Google is introducing version 11 of its Android TV platform. This version of the television operating system includes enhanced support for third-party game controllers and introduces the auto low latency mode.
In the announcement, Google says that Android 11 for Android TV will bring performance and privacy improvements, in addition to specific features for television. For example, there is extensive support for controllers, with specific mention of the Nintendo Switch Pro and the Steam controller. Nintendo’s controller supports Bluetooth and USB connections and Steam’s only supports the USB connection. Android TV already had support for Xbox and PlayStation controllers.
In addition, there will be support for the auto low latency mode, a function that is part of the HDMI 2.1 specification and is also often built in by TV manufacturers in the more expensive HDMI 2.0 televisions. Allm makes the television automatically switch to a picture mode with a low latency, whereby all image processing techniques are switched off. This is especially useful for playing games on the television. Developers can include support for this technique in their Android TV apps.
Furthermore, Android TV 11 introduces an extension for the hallimplementation of the HDMI-CEC protocol. Various devices can communicate with each other via HDMI-CEC, part of the HDMI standard. However, this does not always run smoothly, because manufacturers implement it in different ways. The HdmiControlService as part of the Android ecosystem should change that. Google says the solution has been tested with many HDMI-CEC devices already available in the market. The idea is that HDMI-CEC connects to hardware through the hall to simplify the differences in protocol handling.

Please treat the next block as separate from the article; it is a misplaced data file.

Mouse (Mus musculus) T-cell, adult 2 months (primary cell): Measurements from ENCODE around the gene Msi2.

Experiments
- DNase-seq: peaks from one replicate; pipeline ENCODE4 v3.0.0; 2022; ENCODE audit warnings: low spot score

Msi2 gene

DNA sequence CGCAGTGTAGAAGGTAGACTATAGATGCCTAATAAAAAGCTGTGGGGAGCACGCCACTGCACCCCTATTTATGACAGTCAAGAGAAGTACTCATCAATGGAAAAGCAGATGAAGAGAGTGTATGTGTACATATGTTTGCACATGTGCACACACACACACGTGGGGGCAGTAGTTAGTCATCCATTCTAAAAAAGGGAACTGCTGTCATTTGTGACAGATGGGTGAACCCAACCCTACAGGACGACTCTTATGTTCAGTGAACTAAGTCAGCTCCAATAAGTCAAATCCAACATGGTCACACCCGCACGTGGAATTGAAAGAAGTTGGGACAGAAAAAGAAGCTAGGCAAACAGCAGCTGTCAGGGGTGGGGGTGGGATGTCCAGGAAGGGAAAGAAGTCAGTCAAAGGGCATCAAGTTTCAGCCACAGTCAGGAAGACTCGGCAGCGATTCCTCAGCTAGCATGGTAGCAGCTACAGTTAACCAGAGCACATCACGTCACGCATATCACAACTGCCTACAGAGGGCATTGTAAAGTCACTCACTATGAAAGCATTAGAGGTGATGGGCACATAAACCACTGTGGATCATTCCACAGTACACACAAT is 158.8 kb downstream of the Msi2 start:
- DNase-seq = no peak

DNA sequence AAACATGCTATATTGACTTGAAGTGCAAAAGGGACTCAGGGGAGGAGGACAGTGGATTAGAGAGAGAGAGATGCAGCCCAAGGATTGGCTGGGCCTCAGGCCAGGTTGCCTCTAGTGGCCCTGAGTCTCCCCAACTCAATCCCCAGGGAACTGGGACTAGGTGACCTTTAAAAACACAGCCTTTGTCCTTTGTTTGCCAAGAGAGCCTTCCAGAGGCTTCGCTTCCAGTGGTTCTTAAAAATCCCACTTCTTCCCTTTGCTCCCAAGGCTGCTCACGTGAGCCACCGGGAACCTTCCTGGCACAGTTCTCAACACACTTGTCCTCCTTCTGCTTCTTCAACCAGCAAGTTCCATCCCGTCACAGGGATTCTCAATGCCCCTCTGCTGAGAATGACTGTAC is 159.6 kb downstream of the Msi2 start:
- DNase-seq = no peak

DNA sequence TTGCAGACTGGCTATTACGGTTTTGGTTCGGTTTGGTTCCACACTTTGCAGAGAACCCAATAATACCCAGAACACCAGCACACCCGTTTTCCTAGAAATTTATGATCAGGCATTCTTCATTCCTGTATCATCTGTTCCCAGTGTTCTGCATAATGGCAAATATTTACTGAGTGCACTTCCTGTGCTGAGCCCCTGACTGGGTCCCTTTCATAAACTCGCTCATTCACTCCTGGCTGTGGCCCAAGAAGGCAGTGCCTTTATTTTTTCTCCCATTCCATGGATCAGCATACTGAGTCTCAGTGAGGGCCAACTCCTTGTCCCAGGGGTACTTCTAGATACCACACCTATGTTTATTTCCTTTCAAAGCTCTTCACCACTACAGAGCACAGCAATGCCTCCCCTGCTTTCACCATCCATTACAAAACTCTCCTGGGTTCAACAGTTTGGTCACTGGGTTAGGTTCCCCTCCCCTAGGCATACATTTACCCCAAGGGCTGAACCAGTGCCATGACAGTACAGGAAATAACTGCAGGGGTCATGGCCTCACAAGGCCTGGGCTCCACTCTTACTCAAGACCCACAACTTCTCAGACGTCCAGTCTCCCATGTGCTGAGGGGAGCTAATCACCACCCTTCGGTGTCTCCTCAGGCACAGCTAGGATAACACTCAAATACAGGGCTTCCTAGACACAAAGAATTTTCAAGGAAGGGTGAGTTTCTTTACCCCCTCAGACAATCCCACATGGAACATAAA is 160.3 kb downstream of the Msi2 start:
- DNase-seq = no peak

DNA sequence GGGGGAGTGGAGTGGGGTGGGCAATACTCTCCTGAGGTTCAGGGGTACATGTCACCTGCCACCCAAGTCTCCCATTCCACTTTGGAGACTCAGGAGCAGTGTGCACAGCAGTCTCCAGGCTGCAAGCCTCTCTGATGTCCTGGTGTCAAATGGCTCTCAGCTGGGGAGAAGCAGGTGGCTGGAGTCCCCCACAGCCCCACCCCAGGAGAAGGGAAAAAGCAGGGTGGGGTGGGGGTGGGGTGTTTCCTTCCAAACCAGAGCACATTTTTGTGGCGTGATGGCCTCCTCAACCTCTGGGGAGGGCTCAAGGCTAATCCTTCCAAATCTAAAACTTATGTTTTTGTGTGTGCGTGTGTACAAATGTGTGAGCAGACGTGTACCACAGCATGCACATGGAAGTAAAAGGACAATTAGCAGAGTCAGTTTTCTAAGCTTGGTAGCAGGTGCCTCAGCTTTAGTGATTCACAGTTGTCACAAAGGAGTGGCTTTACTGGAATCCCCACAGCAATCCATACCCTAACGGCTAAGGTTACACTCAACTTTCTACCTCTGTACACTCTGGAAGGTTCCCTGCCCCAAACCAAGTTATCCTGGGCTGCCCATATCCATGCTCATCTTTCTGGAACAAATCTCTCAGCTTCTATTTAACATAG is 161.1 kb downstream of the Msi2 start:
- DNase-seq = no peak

Google says many of the aforementioned new features will also be part of the new Android TV version. This includes the Google Play Instant on TV functionality, which allows users to quickly open an app and try it out without having to install it first. Paying with a PIN was also mentioned, as well as improvements for Gboard TV, the software on-screen keyboard for Android TV. Whether these new features will all be implemented with version 11 is not clear.
When version 11 of Android TV will actually appear on televisions will depend on the speed of implementation at different manufacturers. Several manufacturers still use old Android TV versions for new TVs. For example, the Philips OLED TVs that TP Vision releases this year still run on Android 9 Pie, and that also applies to the recent Sony OLED TVs.